This year’s campaign for New York City mayor was expected to turn on police tactics, education policy and economic development.
On Thursday, six of the leading candidates in the race found themselves discussing something different: mold.
The hazardous fungus, and its proliferation in homes and neighborhoods damaged by Hurricane Sandy, took center stage at a Brooklyn church during a forum on housing policy, an early clash in a race whose candidates are still looking for ways to stand out.
When a Brooklyn homeowner raised concerns about toxic mold buildup, Bill de Blasio, the public advocate, used the opportunity to compare Mayor Michael R. Bloomberg’s storm response to President George W. Bush’s raising a “Mission Accomplished” banner during the war in Iraq.
“The city likes to say the crisis is over,” said Mr. de Blasio, a Democrat. “We will treat this as a public health crisis, because it is a public health crisis.”
Tom Allon, a Republican hopeful who is rarely invited to appear alongside his better-known Democratic rivals, criticized the health department for “chasing after people who are drinking 32-ounce soft drinks” instead of looking at health problems related to the hurricane.
But John C. Liu, a Democrat who is city comptroller, earned the loudest laughter of the night with his reply: “It’s quite possible that Mayor Bloomberg doesn’t know what mold is.”
The forum, sponsored by The Daily News and the Metro Industrial Areas Foundation, a community activist group, touched on troubles with public housing and the plight of working-class New Yorkers facing higher housing costs.
But in a race in which the ideological spectrum is notably narrow — even one of the Republicans supports legalizing marijuana — the stylistic differences among the candidates stood out, as each turned to personal histories and community ties as selling points for the predominantly black crowd.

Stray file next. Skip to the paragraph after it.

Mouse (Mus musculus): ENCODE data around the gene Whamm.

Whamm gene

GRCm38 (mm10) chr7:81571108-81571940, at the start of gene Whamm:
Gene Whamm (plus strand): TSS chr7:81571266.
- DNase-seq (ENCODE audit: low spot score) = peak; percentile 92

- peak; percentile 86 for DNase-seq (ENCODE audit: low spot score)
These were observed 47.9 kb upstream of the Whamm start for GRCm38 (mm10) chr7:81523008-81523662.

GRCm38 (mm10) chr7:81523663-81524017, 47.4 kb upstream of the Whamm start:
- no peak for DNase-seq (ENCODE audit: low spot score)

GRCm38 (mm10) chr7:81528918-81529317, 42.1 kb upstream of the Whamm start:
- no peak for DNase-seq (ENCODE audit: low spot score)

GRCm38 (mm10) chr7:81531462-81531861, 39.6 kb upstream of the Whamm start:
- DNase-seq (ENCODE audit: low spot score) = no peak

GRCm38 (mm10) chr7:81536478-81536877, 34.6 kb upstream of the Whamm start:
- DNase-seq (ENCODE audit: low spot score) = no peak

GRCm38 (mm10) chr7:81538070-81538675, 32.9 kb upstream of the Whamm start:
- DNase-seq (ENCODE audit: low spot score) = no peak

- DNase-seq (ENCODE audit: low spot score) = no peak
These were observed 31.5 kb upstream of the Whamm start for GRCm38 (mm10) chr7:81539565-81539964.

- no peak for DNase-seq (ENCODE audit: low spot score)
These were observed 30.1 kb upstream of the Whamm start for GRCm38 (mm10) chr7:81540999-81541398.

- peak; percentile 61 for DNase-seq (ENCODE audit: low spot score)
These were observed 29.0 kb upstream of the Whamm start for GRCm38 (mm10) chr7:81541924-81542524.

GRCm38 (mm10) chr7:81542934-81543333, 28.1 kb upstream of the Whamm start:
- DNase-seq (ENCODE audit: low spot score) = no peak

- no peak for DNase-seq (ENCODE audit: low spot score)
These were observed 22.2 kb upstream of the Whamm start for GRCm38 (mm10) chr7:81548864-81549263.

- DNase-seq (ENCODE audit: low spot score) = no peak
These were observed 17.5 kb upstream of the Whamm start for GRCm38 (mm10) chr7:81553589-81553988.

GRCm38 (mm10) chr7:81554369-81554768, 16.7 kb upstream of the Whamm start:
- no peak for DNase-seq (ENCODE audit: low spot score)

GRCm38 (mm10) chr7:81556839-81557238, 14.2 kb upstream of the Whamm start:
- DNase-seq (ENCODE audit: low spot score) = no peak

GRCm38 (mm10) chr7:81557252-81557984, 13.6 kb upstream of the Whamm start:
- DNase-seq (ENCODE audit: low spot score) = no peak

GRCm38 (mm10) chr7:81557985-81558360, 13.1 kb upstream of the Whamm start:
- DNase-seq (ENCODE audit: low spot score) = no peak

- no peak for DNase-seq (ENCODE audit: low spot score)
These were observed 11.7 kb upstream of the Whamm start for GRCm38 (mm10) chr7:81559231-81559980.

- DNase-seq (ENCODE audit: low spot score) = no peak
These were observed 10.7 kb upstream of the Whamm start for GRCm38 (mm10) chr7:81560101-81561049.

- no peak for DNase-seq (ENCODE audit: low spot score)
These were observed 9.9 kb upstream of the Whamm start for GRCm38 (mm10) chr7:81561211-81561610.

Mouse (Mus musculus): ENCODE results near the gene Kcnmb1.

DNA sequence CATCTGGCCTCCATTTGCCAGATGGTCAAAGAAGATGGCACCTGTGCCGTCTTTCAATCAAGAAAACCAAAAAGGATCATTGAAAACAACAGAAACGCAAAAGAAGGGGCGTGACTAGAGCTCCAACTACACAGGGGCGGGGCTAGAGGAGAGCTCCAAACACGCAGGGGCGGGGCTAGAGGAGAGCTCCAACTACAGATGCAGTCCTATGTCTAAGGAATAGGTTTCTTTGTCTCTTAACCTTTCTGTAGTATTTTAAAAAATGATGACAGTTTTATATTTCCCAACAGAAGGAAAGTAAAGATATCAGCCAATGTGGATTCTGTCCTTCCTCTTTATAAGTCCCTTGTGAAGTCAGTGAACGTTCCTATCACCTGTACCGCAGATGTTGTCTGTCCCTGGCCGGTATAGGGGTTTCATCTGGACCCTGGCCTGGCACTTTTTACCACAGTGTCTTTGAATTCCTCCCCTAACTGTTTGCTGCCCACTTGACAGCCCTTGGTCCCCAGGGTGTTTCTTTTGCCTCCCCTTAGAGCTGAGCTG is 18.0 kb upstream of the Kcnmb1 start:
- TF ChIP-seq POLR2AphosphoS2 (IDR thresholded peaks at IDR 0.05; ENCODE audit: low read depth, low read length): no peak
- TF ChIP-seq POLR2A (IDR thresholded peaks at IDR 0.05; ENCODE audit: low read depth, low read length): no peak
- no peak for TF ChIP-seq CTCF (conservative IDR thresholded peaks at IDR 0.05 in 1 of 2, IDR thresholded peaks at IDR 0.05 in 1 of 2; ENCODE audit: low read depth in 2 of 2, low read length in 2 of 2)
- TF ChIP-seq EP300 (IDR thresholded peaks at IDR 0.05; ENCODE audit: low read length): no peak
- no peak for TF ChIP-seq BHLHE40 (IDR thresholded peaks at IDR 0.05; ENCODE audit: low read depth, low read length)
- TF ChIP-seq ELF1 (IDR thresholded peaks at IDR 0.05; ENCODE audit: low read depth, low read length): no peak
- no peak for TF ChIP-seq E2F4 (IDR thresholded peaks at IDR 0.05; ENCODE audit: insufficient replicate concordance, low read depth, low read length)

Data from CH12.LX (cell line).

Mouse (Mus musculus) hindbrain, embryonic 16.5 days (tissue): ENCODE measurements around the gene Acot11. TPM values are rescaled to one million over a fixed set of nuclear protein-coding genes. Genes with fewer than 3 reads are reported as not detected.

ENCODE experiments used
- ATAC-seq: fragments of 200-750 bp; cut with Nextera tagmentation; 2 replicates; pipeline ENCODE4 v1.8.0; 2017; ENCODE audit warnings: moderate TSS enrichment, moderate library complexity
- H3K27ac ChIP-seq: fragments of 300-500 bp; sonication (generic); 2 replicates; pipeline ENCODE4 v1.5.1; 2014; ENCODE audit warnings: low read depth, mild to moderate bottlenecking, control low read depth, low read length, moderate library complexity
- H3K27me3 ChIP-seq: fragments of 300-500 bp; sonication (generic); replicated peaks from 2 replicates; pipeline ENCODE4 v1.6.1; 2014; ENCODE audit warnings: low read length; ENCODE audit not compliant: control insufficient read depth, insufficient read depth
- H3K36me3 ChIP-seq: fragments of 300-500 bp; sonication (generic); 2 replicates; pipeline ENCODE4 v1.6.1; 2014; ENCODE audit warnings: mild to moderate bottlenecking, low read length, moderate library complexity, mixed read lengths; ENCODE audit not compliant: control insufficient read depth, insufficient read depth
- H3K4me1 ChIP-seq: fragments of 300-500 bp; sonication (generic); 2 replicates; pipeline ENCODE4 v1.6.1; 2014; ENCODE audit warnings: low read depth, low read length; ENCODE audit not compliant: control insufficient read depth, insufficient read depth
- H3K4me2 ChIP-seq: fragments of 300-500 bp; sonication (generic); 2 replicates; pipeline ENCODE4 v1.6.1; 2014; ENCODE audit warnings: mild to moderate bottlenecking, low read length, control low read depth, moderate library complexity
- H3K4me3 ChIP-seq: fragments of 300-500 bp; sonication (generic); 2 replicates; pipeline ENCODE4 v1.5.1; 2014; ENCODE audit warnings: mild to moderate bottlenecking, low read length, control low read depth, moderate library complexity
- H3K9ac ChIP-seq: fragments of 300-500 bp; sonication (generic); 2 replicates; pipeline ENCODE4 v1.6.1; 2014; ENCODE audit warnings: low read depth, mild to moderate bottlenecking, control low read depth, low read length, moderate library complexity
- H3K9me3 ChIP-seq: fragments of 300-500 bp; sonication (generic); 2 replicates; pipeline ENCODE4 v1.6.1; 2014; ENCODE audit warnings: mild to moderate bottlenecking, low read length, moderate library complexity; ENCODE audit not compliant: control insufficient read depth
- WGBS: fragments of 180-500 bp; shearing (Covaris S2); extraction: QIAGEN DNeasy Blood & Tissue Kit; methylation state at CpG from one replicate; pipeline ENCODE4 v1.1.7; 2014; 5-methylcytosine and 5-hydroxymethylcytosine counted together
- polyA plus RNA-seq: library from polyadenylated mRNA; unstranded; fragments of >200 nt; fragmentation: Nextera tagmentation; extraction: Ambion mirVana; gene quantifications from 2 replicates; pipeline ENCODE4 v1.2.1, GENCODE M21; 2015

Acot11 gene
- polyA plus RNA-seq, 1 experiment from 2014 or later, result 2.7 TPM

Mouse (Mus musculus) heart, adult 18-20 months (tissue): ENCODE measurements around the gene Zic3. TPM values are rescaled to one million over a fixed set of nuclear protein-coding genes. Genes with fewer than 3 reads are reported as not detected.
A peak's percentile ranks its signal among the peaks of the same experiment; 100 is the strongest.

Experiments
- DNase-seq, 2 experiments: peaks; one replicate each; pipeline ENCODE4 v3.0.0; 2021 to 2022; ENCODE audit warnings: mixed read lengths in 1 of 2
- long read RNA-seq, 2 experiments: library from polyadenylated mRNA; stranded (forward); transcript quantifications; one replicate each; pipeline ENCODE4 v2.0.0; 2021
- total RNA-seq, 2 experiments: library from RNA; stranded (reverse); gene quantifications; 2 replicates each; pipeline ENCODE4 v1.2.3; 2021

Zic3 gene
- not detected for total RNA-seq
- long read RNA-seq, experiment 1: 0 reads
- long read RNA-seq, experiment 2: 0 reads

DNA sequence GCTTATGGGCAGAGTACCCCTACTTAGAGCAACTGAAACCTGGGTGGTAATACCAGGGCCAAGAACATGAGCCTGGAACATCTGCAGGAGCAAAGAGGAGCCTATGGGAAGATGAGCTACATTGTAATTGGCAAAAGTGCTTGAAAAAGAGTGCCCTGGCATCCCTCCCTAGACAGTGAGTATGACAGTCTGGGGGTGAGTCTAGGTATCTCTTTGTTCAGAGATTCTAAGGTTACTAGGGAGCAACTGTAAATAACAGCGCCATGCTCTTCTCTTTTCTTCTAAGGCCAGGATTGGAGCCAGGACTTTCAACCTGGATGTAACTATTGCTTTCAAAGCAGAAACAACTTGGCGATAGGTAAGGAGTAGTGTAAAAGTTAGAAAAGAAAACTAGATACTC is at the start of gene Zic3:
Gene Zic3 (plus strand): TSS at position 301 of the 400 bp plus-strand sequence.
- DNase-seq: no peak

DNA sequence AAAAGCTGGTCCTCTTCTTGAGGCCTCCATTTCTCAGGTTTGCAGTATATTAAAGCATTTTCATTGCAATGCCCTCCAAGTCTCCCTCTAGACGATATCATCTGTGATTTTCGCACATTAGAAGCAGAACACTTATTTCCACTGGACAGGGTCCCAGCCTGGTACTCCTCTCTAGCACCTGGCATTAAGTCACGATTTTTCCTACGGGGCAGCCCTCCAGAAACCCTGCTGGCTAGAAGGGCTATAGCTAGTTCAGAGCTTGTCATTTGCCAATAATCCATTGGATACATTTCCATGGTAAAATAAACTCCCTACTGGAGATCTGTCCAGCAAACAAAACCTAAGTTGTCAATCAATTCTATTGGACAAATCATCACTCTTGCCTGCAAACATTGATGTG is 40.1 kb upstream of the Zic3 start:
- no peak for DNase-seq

William C. Thompson Jr., a former city comptroller, made sure to mention that his mother once led a Brooklyn agency for the aging. Another Democrat, Christine C. Quinn, the City Council speaker, emphasized her experience with housing and described her immigrant grandfather, a firefighter, eking out a living with the help of a rent-controlled apartment in Upper Manhattan.
The event was the first time that Joseph J. Lhota, former head of the Metropolitan Transportation Authority, appeared publicly with the other mayoral candidates since he entered the race as a Republican this month.
Despite his reputation for bluntness, Mr. Lhota was relatively subdued in his remarks, discussing the minutiae of New York’s housing bureaucracy and appearing every bit the budget director that he was in the Giuliani administration.
Mr. Lhota’s most surprising moment came toward the end, when he suggested that the city help pay for housing improvements by creating retail spaces for delis and dry cleaners in public housing complexes. That idea drew a tepid response.
The audience seemed more impressed by Mr. Thompson’s proposal to throw out the current Housing Authority board and replace it with a system allowing more direct accountability to the mayor.
Mr. Allon came prepared with zingers, criticizing John B. Rhea, the public housing chief. His praise for former Mayor Edward I. Koch, a divisive figure for many black residents, however, drew a cooler response.
The stormiest words came from Mr. de Blasio, who has made “tale of two cities” a rallying cry of his campaign events. On Thursday, he worked to channel the frustration of New Yorkers who find it “hard to make ends meet,” and he suggested that biases among House Republicans had led to less federal money for urban housing programs.
Ms. Quinn cited several programs she had put in place as speaker to improve housing options in the city. And she directed some light criticism toward her usual political ally, Mr. Bloomberg, poking fun at his idea to build micro-unit apartments for young professionals, calling it “a contest to build itty-bitty housing on the East Side of Manhattan.”